National survey of school nurses reveals significant progress in implementing food allergy policies in schools, but more needs to be done
Nearly all school nurses participating in a national survey (96 percent) reported that staff at their school received training on handling severe allergic reactions to food. Over 80 percent asserted that their school had an emergency epinephrine auto-injector on hand to stop a potentially life-threatening allergic reaction. The study findings, published in the Annals of Allergy, Asthma and Immunology, also underscore the dire need for these policies, with over one-third of the school nurses reporting at least one severe allergic reaction to food at their school in the last academic year.
“We were encouraged to see high rates of epinephrine availability in schools,” says senior author Ruchi Gupta, MD, MPH, from Ann & Robert H. Lurie Children’s Hospital of Chicago, who also is an Associate Professor of Pediatrics at Northwestern University Feinberg School of Medicine. “This is significant improvement over the last decade. We also saw that epinephrine was available more often when schools had full-time nurses. Greater nurse presence appears to be an important factor in implementing food allergy policies in schools.”
Food allergy occurs in up to 8 percent of children in the U.S., and up to two students in every classroom may be affected.
Currently, no standardized food allergy protocols exist for schools. However there are evidence-based resources such as the Centers for Disease Control and Prevention (CDC) Voluntary Guidelines for Managing Food Allergies in Schools and Early Care and Education Programs and the online toolkit from the National Association of School Nurses.
The survey revealed that among the least implemented policies were labeling of school lunch items with allergen information (31 percent), specific food policies for after-school activities (29 percent) and having emergency epinephrine that travels with groups during activities outside of school (28 percent).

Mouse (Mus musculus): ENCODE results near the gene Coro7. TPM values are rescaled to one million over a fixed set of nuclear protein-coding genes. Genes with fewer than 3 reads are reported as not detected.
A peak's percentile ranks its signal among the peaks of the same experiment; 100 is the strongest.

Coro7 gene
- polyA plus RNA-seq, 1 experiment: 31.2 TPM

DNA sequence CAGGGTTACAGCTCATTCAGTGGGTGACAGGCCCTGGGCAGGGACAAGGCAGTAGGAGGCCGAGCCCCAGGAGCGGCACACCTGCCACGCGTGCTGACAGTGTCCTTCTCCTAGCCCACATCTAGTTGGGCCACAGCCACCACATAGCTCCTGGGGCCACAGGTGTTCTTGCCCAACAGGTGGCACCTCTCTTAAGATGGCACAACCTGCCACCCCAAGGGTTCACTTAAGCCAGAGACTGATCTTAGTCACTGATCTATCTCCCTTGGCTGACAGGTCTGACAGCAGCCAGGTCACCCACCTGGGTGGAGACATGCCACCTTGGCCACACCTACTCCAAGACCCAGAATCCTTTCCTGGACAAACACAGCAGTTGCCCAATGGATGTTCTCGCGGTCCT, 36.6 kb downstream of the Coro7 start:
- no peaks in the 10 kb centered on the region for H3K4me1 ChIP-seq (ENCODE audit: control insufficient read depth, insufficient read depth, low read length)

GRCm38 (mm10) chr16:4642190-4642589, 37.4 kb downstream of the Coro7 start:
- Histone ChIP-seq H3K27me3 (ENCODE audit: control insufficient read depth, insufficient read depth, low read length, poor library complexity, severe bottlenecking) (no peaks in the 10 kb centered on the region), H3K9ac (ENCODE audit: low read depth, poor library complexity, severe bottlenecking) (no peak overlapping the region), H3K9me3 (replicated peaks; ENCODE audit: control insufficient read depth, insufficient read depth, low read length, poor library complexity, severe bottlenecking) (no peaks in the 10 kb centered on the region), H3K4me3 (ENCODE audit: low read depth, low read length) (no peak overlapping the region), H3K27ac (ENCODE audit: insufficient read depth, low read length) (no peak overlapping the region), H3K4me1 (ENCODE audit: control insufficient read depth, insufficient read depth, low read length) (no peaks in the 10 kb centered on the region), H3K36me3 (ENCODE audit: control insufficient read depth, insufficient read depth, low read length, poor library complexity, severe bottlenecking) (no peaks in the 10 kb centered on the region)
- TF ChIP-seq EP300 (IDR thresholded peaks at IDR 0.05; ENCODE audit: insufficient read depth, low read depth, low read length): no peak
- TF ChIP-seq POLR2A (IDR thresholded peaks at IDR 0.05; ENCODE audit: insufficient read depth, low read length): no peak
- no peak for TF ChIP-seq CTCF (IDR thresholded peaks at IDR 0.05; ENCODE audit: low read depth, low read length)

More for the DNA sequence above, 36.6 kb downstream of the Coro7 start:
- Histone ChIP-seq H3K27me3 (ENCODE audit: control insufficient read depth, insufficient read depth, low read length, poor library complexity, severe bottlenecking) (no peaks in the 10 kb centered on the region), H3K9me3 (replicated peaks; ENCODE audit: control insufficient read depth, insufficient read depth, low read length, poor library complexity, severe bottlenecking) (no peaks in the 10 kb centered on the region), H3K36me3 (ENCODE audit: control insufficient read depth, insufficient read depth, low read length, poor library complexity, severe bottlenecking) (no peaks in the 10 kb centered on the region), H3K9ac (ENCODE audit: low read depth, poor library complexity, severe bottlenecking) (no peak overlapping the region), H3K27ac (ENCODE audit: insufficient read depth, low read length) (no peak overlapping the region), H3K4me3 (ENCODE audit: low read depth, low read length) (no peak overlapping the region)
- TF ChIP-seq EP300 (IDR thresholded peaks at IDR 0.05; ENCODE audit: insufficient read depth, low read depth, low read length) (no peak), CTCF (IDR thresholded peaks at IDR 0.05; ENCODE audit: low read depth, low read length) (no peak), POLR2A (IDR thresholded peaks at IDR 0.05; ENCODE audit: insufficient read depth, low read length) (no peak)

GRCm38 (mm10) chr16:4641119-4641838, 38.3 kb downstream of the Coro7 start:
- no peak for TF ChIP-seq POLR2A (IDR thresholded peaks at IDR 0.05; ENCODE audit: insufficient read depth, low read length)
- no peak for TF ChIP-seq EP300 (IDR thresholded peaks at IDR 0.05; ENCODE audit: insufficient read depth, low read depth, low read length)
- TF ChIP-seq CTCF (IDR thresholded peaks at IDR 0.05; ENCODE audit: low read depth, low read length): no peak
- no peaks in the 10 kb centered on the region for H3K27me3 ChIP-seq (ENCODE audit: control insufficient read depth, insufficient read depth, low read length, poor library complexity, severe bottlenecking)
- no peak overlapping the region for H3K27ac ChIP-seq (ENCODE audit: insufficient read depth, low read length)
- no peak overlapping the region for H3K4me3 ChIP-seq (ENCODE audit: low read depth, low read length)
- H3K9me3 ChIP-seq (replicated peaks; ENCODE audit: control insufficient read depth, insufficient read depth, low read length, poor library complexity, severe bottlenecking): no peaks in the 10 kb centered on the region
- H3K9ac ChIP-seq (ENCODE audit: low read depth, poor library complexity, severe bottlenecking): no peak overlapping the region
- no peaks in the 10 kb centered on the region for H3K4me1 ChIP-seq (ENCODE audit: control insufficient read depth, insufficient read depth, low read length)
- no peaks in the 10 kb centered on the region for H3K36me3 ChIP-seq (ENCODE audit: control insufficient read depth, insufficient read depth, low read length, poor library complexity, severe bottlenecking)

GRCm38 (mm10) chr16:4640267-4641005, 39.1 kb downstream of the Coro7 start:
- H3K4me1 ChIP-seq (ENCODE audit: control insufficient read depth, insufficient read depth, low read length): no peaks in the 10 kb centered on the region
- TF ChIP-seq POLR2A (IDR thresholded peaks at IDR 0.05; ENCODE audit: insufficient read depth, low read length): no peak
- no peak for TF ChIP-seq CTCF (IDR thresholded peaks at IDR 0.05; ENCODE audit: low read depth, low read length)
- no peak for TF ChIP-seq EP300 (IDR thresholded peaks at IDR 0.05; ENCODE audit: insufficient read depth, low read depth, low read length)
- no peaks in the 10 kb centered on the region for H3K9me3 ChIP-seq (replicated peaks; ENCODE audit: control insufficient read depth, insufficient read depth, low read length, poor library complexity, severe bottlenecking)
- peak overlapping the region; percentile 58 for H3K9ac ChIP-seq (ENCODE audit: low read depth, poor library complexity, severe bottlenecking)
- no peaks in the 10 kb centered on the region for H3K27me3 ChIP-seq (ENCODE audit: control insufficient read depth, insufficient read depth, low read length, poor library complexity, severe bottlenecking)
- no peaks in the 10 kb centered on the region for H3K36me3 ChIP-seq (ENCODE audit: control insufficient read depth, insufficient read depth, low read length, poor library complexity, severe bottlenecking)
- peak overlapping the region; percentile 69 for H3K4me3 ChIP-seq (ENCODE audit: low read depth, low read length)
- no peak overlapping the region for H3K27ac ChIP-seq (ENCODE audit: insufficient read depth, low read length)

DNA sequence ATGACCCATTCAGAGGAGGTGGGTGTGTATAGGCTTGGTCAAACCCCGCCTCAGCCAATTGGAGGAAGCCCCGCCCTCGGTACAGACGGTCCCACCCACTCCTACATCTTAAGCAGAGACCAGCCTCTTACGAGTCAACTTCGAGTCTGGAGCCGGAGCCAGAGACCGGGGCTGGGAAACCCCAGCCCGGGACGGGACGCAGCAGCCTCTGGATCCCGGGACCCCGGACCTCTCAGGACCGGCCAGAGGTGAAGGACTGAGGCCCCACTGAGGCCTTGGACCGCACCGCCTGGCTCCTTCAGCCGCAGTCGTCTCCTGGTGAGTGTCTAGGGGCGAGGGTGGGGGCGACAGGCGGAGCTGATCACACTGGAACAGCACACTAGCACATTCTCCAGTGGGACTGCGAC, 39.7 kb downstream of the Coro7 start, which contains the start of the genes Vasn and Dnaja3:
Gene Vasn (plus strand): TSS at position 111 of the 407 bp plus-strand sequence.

“Listing allergen information on foods sold during lunch at school is critical to protect kids with food allergy from accidental ingestion. The top eight allergens, including peanut, tree nuts, milk, eggs, shellfish, finfish, soy and wheat, must be listed clearly on all food products,” says Dr. Gupta. “We also know from previous studies that up to 19 percent of life-threatening allergic reactions to food during the school day may occur outside of the school building or on field trips. Given this high risk, we need to promote the availability of emergency epinephrine to keep children with food allergies safe during these situations.”
The survey included 242 respondents, representing schools from all regions of the U.S. The majority were nurses who worked at a public school (88 percent), primarily at an elementary or middle school (90 percent).
“Future research needs to examine the effectiveness of specific policies in improving the safety of children with food allergies during the school day,” says Dr. Gupta. “With one in three nurses reporting an allergic reaction in the past year, we need to continue working together with families and schools to develop feasible policies that protect children with food allergies.”
Dr. Gupta is the Mary Ann and J. Milburn Smith Research Professor for a Sr. Scientist in Child Health Research at the Stanley Manne Children’s Research Institute at Lurie Children’s.
Research at Ann & Robert H. Lurie Children’s Hospital of Chicago is conducted through the Stanley Manne Children’s Research Institute. The Manne Research Institute is focused on improving child health, transforming pediatric medicine and ensuring healthier futures through the relentless pursuit of knowledge. Lurie Children’s is ranked as one of the nation’s top children’s hospitals in the U.S.News & World Report. It is the pediatric training ground for Northwestern University Feinberg School of Medicine. Last year, the hospital served more than 208,000 children from 50 states and 58 countries.